Has Your Computer Got A System Error? Don't Give Up Without Trying These Tips

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Flickr Image: tobiasbischoff

The sun's shining, the birds are singing, and you're merrily typing away on your laptop collecting data, checking figures or editing images when, all of a sudden, the screen goes black.You try again and although it powers up normally the screen's now showing lines of encrypted text, a bright blue screen or, in the case of old Macs, a sad face.

Did You Back Up?

First of all don't panic! Computers are highly complex machines which require a number of systems, processes, and codes to work. On occasion they do stop responding, freeze or shutdown to prevent system damage and normally restarts fix the problem, sending an automatic report, in the case of Macs, to the operating servers that then help other users who encounter similar issues. However, if you've tried and failed to get your machine working again you need to ask yourself a simple question. Have you backed up? Whether you've saved items onto an external drive, USB or a data hosting service or a private server from
qb online if the worst happens your music, pictures and work files are safely stored in a digital archive.

Have You Tried Safe Mode?

Sometimes it is possible to gain access to a machine's system by booting it up again in safe mode. However, this is more for windows operating systems as Apple products are designed differently and their coding only allows for basic modifications. Safe mode means that only certain files and drivers can be accessed, you can also roll back a driver, or the entire system to the point where it last worked properly. Safe mode also allows you to check the computer’s directories for rogue files without them being able to execute. By identifying anything out of the ordinary and deleting it while in safe mode you have a higher chance of the problem being fixed instead of during a normal boot up. However, be aware searching registries, drives and core files incorrectly can lead to more issues so be certain you know what you're doing before altering lines of code.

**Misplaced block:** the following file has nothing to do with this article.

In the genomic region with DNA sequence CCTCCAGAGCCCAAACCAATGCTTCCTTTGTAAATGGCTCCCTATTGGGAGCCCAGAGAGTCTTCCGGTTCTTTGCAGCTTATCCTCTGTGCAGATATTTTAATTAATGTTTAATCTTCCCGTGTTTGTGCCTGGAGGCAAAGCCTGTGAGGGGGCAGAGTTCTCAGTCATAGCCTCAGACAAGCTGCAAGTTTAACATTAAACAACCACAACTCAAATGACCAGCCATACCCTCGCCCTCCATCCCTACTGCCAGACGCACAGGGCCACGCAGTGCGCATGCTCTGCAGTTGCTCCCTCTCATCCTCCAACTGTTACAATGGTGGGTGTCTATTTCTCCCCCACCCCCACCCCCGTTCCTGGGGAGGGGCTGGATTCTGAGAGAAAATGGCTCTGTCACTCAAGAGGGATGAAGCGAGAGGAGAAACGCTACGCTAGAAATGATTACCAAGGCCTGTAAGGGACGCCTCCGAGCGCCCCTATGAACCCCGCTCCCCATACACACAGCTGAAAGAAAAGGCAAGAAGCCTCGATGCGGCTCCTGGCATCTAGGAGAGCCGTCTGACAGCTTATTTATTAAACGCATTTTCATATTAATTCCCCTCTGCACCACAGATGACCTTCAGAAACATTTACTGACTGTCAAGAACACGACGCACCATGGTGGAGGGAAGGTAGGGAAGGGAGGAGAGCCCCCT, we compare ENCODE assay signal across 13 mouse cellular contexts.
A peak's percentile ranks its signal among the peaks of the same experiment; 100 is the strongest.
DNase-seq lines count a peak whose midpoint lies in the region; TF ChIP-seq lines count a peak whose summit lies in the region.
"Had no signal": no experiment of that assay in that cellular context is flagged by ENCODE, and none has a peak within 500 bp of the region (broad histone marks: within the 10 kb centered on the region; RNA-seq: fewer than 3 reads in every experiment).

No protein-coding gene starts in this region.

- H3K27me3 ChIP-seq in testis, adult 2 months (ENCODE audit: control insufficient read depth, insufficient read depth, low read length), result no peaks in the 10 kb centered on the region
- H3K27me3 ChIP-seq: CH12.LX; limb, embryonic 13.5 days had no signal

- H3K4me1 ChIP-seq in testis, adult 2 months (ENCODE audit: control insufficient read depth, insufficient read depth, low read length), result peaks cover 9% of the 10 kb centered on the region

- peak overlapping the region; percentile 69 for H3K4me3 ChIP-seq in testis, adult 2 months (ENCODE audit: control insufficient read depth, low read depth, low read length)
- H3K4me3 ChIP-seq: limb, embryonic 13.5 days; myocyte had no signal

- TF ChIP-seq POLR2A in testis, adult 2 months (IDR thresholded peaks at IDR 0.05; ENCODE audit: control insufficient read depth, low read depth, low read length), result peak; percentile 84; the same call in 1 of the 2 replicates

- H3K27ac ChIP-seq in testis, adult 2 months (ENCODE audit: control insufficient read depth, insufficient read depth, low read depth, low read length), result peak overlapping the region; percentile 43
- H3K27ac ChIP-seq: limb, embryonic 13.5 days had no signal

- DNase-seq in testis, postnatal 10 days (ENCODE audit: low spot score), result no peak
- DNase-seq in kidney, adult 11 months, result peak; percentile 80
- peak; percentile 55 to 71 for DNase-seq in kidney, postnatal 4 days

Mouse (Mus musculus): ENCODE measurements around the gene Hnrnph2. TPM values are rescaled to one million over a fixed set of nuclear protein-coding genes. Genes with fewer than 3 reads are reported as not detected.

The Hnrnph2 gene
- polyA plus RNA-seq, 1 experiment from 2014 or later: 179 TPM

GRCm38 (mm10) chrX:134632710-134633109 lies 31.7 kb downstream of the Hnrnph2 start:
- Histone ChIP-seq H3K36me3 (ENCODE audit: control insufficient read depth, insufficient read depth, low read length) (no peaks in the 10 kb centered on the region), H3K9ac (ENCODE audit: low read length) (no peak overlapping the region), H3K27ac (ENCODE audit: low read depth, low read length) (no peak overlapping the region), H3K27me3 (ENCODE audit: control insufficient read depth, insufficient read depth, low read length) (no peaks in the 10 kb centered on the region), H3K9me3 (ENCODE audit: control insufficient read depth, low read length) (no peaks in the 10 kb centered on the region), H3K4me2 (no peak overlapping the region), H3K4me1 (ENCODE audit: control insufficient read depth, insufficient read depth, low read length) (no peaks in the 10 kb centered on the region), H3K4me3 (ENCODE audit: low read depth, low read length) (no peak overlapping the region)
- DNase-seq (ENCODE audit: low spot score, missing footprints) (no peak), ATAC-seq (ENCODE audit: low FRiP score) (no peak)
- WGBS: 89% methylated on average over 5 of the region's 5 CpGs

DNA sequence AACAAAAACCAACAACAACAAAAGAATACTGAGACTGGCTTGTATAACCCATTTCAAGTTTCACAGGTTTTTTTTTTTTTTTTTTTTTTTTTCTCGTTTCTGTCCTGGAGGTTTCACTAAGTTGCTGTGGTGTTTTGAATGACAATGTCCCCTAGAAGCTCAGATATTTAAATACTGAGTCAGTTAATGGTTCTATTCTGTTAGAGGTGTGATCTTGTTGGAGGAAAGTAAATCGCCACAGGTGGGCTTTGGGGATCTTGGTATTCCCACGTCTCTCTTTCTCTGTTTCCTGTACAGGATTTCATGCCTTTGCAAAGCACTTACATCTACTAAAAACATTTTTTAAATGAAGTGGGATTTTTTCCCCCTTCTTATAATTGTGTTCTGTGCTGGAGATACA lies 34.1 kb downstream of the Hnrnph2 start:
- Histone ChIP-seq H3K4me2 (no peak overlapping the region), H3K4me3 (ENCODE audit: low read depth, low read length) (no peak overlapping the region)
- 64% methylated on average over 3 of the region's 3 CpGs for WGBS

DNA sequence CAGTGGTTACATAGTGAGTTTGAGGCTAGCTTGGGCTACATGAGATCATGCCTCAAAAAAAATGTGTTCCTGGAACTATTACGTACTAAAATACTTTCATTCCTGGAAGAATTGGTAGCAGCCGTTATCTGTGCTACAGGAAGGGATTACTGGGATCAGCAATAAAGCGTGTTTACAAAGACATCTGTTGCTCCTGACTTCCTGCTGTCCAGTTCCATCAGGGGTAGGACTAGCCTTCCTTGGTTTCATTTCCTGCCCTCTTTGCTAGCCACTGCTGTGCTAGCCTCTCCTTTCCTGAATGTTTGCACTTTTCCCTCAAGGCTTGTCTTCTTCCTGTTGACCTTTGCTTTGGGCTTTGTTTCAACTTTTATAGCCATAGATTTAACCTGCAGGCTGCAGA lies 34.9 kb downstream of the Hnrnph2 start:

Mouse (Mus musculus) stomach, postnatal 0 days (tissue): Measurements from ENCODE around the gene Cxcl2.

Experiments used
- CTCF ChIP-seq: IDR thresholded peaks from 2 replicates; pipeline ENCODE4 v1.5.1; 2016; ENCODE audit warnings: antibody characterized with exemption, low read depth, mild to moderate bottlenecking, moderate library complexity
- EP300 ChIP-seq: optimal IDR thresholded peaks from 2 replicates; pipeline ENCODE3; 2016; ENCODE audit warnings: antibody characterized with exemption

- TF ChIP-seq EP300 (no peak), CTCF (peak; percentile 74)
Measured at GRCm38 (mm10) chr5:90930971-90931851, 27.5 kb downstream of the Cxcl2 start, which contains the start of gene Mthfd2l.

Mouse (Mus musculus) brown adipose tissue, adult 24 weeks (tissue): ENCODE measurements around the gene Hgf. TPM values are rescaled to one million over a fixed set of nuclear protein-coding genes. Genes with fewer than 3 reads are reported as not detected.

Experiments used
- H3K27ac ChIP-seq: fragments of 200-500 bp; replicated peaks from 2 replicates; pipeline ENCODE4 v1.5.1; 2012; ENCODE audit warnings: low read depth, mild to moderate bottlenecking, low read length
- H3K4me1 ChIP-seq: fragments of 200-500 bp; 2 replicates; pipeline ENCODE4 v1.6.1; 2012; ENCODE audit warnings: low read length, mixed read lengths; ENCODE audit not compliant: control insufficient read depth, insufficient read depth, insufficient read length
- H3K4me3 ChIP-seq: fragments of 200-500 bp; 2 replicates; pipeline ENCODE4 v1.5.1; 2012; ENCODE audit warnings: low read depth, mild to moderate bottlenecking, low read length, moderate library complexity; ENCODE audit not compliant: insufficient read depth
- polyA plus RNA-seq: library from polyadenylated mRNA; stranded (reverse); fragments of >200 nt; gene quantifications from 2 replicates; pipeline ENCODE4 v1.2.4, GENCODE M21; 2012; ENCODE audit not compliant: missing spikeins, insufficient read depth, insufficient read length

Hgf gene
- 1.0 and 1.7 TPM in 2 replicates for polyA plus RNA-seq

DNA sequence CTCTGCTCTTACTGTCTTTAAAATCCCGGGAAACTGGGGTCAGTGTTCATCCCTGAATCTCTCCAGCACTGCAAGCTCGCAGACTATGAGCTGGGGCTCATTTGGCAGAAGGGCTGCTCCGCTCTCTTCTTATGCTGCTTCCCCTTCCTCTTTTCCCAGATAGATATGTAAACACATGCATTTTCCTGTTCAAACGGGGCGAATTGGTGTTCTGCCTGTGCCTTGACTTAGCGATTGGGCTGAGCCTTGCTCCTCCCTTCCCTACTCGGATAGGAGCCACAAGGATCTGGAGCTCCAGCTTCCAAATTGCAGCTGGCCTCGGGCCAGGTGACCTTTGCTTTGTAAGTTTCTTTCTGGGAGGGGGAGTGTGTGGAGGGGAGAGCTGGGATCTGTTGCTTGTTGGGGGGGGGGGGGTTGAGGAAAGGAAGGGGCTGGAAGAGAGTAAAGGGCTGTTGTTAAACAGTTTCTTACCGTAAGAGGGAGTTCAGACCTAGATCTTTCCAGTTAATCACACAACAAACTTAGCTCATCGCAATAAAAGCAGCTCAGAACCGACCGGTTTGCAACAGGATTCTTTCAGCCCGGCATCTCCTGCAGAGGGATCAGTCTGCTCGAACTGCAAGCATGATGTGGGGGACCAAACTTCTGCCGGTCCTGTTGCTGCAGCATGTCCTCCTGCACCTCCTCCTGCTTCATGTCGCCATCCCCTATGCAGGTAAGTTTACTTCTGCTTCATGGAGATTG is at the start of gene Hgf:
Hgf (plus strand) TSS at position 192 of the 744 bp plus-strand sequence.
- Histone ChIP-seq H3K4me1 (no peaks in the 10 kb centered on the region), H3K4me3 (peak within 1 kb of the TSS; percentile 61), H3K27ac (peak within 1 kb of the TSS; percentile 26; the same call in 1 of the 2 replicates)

Flickr Image: Yuri Samoilov

Run A Quick Virus Check

These days cybercrime has moved beyond simply ‘phising’ and trojans and instead focuses on malware, or keystroke loggers that give criminals sensitive user data at the touch of a button. Malware tends to install itself through seemingly innocuous programs like games, movie files and even emails supposedly sent from work colleagues. Keystroke loggers are incredibly dangerous pieces of code as they stalk your online life. If your computer has been behaving strangely then it’s best to run a virus check, a good certified virus program will soon flag up any weird sounding files or dangerous software and take appropriate action.

Take It To An It Expert

Not everyone is Steve Jobs or Bill Gates and in fact very few of us know much about our machines beyond tooling the internet, using a few basic programs and sending emails, file transfers and pictures. If you know you don't have the skills don't chance it just to 'see what happens' please take your computer to a repair shop or contact the manufacturer.

Flickr Image: Francois Schnell

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